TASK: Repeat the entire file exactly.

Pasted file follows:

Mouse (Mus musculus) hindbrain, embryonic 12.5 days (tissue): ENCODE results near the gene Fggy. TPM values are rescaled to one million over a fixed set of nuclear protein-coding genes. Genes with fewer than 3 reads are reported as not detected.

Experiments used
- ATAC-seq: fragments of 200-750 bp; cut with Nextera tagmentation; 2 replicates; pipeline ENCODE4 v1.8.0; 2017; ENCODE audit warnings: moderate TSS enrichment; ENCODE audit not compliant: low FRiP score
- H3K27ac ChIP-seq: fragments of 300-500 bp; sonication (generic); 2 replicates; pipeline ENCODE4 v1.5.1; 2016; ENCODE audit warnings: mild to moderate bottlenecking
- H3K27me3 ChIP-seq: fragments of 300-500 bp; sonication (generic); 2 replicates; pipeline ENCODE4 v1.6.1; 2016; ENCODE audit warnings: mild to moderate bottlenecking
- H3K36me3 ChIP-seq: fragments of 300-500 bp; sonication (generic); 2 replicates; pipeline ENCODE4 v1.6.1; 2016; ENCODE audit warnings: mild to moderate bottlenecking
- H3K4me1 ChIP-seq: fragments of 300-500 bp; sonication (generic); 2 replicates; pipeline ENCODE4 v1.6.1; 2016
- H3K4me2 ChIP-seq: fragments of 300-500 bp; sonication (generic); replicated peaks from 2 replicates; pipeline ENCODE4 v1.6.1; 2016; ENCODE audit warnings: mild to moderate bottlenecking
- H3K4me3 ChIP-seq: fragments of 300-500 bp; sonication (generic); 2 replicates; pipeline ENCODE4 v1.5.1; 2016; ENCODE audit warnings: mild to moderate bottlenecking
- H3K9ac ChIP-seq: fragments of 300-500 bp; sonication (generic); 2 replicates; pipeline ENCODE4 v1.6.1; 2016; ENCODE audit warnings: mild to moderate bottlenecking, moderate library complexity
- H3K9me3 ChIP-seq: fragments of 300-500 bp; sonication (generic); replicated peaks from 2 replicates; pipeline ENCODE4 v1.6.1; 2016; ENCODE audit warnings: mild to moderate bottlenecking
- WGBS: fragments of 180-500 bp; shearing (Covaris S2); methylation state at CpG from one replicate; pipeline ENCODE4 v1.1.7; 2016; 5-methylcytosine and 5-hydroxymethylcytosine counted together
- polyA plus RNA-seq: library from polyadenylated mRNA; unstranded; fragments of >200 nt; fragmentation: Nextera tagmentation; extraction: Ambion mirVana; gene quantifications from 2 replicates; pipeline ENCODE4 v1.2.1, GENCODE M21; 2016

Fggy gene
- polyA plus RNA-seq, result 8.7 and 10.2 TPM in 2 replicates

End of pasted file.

Mouse (Mus musculus) hindbrain, embryonic 12.5 days (tissue): ENCODE results near the gene Fggy. TPM values are rescaled to one million over a fixed set of nuclear protein-coding genes. Genes with fewer than 3 reads are reported as not detected.

Experiments used
- ATAC-seq: fragments of 200-750 bp; cut with Nextera tagmentation; 2 replicates; pipeline ENCODE4 v1.8.0; 2017; ENCODE audit warnings: moderate TSS enrichment; ENCODE audit not compliant: low FRiP score
- H3K27ac ChIP-seq: fragments of 300-500 bp; sonication (generic); 2 replicates; pipeline ENCODE4 v1.5.1; 2016; ENCODE audit warnings: mild to moderate bottlenecking
- H3K27me3 ChIP-seq: fragments of 300-500 bp; sonication (generic); 2 replicates; pipeline ENCODE4 v1.6.1; 2016; ENCODE audit warnings: mild to moderate bottlenecking
- H3K36me3 ChIP-seq: fragments of 300-500 bp; sonication (generic); 2 replicates; pipeline ENCODE4 v1.6.1; 2016; ENCODE audit warnings: mild to moderate bottlenecking
- H3K4me1 ChIP-seq: fragments of 300-500 bp; sonication (generic); 2 replicates; pipeline ENCODE4 v1.6.1; 2016
- H3K4me2 ChIP-seq: fragments of 300-500 bp; sonication (generic); replicated peaks from 2 replicates; pipeline ENCODE4 v1.6.1; 2016; ENCODE audit warnings: mild to moderate bottlenecking
- H3K4me3 ChIP-seq: fragments of 300-500 bp; sonication (generic); 2 replicates; pipeline ENCODE4 v1.5.1; 2016; ENCODE audit warnings: mild to moderate bottlenecking
- H3K9ac ChIP-seq: fragments of 300-500 bp; sonication (generic); 2 replicates; pipeline ENCODE4 v1.6.1; 2016; ENCODE audit warnings: mild to moderate bottlenecking, moderate library complexity
- H3K9me3 ChIP-seq: fragments of 300-500 bp; sonication (generic); replicated peaks from 2 replicates; pipeline ENCODE4 v1.6.1; 2016; ENCODE audit warnings: mild to moderate bottlenecking
- WGBS: fragments of 180-500 bp; shearing (Covaris S2); methylation state at CpG from one replicate; pipeline ENCODE4 v1.1.7; 2016; 5-methylcytosine and 5-hydroxymethylcytosine counted together
- polyA plus RNA-seq: library from polyadenylated mRNA; unstranded; fragments of >200 nt; fragmentation: Nextera tagmentation; extraction: Ambion mirVana; gene quantifications from 2 replicates; pipeline ENCODE4 v1.2.1, GENCODE M21; 2016

Fggy gene
- polyA plus RNA-seq, result 8.7 and 10.2 TPM in 2 replicates